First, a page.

“Our partnership with the Center for Arts-Inspired Learning (formerly Young Audiences) has had a huge impact. Creating art, dancing and making music all work despite language barriers.”

P2P students also go on field trips to fully understand the American experience. From bowling to visiting a farm to riding a roller coaster, these opportunities open completely new worlds to children who never knew such things existed.

“We’re always looking for new partnerships,” said Rowan. “Anyone who has an experience they can offer to our children, from touring the back rooms of a grocery store to visiting a pet shop to apple picking. They’re all valuable learning experiences.”

The school also has the added benefit of staff member Draupadi Pradhan who migrated from Nepal to the United States in 2012 and serves as an interpreter, funded through the grant, as well as an aide in the lunchroom. She is often invited to parent-teacher conferences, and PTA or school-wide events, including the three parent nights hosted by P2P each year.

“I am very glad for the opportunity to help, to be near people who speak my own language. It’s my homeland.”

Monticello Middle School also has a cohort of Nepali refugees among its student body. Kari Queen is the building’s English Language teacher for half of each day and then splits her remaining time between Boulevard and Oxford, where she teaches immigrants and refugees including one from Congo and another from Iraq. Ten of her fourteen Monticello students are Nepali refugees.

Most, she said, already speak both Nepali and Hindi, so English is their third language. Students come to her classroom during their foreign language block, since teaching them Chinese or Spanish while they’re still learning English would only confuse matters.

“We work on all aspects of language development, including reading and comprehension, writing, speaking and listening.”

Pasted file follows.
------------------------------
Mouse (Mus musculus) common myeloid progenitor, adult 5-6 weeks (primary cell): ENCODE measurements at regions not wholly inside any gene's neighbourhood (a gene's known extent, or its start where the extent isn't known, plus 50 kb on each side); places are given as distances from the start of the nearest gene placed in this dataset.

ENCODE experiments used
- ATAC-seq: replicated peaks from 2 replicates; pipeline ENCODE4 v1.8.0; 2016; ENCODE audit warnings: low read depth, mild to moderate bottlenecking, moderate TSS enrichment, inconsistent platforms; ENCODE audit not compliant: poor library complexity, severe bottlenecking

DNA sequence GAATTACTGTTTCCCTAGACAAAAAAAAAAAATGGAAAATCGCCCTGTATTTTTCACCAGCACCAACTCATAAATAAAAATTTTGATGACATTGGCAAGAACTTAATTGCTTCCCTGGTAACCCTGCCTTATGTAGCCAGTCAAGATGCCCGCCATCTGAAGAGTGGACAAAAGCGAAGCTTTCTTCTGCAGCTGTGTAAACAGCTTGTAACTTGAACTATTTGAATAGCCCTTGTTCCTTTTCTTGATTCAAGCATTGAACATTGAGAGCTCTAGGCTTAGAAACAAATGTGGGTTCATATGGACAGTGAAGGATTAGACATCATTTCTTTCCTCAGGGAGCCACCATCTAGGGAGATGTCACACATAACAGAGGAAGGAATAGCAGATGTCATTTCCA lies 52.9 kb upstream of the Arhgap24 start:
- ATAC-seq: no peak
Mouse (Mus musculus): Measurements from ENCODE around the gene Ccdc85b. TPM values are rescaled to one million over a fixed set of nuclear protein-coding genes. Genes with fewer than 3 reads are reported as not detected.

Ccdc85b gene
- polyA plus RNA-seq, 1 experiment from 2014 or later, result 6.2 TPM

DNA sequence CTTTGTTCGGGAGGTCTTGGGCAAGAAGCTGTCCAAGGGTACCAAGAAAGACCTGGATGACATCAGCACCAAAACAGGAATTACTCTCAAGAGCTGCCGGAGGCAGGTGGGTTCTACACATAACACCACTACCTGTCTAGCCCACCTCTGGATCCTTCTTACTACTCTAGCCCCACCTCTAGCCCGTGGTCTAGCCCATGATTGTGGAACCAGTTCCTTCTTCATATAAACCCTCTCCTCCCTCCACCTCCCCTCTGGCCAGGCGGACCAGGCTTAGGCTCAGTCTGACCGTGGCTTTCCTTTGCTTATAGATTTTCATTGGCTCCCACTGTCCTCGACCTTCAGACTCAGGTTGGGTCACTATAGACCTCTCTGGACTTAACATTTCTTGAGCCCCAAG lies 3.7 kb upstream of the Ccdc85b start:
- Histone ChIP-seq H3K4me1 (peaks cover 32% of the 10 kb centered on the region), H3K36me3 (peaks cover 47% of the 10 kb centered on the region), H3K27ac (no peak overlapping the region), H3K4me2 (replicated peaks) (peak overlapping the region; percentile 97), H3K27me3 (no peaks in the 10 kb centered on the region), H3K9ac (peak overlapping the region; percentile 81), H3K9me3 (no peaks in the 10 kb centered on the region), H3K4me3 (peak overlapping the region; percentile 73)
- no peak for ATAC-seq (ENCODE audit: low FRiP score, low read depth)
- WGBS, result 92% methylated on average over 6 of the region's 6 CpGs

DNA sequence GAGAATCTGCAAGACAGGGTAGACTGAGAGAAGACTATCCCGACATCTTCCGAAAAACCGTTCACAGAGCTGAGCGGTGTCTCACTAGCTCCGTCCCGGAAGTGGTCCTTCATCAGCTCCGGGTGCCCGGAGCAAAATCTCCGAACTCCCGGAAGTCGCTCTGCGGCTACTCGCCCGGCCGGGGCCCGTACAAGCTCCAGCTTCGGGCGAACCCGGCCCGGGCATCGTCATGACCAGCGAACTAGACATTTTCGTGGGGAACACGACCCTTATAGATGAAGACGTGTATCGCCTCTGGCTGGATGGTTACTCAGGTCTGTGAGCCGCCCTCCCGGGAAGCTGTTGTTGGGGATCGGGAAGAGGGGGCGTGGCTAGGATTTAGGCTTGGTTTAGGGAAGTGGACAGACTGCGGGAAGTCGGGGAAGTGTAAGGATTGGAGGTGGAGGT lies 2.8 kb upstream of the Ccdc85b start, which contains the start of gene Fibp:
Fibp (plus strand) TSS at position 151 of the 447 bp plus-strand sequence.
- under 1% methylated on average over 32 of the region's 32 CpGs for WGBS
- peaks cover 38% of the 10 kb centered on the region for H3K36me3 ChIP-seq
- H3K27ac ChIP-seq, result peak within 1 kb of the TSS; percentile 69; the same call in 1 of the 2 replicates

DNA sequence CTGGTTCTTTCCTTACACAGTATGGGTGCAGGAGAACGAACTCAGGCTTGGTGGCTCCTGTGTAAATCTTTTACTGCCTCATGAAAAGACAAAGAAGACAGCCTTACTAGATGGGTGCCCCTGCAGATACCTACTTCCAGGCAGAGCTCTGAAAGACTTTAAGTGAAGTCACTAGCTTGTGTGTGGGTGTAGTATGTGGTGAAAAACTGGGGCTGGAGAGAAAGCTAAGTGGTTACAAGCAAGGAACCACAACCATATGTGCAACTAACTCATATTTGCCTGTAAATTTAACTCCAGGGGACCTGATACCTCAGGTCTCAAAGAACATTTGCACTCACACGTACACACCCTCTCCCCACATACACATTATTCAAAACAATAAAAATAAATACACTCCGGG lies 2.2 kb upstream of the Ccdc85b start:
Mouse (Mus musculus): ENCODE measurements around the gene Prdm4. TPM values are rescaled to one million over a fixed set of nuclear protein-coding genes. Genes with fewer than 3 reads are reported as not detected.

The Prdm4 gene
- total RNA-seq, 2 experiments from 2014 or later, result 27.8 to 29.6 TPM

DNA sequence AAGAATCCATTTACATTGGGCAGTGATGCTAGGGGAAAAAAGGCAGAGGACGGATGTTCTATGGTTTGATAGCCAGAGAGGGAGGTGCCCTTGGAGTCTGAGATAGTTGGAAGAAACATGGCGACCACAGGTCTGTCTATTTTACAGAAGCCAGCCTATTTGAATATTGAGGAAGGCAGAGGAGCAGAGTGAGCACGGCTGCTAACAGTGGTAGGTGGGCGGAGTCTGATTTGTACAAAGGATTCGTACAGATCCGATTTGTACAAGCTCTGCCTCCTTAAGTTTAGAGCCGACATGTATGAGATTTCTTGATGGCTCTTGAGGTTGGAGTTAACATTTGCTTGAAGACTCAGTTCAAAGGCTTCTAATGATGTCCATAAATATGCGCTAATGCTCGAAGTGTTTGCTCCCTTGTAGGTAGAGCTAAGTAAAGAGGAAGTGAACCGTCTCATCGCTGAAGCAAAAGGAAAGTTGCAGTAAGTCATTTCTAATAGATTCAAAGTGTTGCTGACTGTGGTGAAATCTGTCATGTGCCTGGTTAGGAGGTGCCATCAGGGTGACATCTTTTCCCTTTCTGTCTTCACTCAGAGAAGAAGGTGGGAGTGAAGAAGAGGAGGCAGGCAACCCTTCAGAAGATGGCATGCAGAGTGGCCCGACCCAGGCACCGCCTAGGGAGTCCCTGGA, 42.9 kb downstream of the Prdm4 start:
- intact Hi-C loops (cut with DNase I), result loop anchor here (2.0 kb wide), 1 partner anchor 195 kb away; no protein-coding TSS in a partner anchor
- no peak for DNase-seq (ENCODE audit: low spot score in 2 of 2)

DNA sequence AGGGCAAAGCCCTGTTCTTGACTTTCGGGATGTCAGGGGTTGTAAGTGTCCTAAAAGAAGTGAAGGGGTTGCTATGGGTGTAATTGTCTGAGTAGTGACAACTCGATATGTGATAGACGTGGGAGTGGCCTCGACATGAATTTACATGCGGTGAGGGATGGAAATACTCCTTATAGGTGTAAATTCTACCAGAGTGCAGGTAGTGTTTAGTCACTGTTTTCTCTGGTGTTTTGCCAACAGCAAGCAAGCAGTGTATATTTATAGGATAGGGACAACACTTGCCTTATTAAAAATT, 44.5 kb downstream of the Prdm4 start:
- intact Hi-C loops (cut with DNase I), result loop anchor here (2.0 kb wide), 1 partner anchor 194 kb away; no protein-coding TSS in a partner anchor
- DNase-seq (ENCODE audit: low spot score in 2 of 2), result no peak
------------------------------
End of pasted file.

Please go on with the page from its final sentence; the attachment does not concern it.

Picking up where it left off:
She also fills in cultural gaps. “The students recently read an article in their language arts class that mentioned the Wizard of Oz. Well, these kids have no idea what the Wizard of Oz is, so now I’ve added pop culture references to my instruction.”

Her students are making tremendous progress. “It might not show up yet in their test scores, but they are functioning in school and in life.”

Both Queen and Craven agree that their students are picking up social English very quickly, thereby helping them integrate into the fabric of their schools. Their academic English, however, is still lacking, especially when it comes to specific content area vocabulary in science and social studies.

Both buildings feel like there is more they could be doing with greater support from the community. Tiffany Rowan, who can be reached at [email protected], welcomes partnerships for the P2P program in the form of field trips and experiences, but also in terms of volunteers who would be willing to come in and build a relationship with a child.

“You don't need any special skills,” she insists. “Just compassion and willingness to listen and connect. Then they can see that they have a voice and a place and are valued.”

Kari Queen agrees. “If you see these new residents out and about, just be friendly. A smile and a hello can go a long way toward making them feel like they’re safe and welcome here in the Heights.”

Print This Article
View text-based website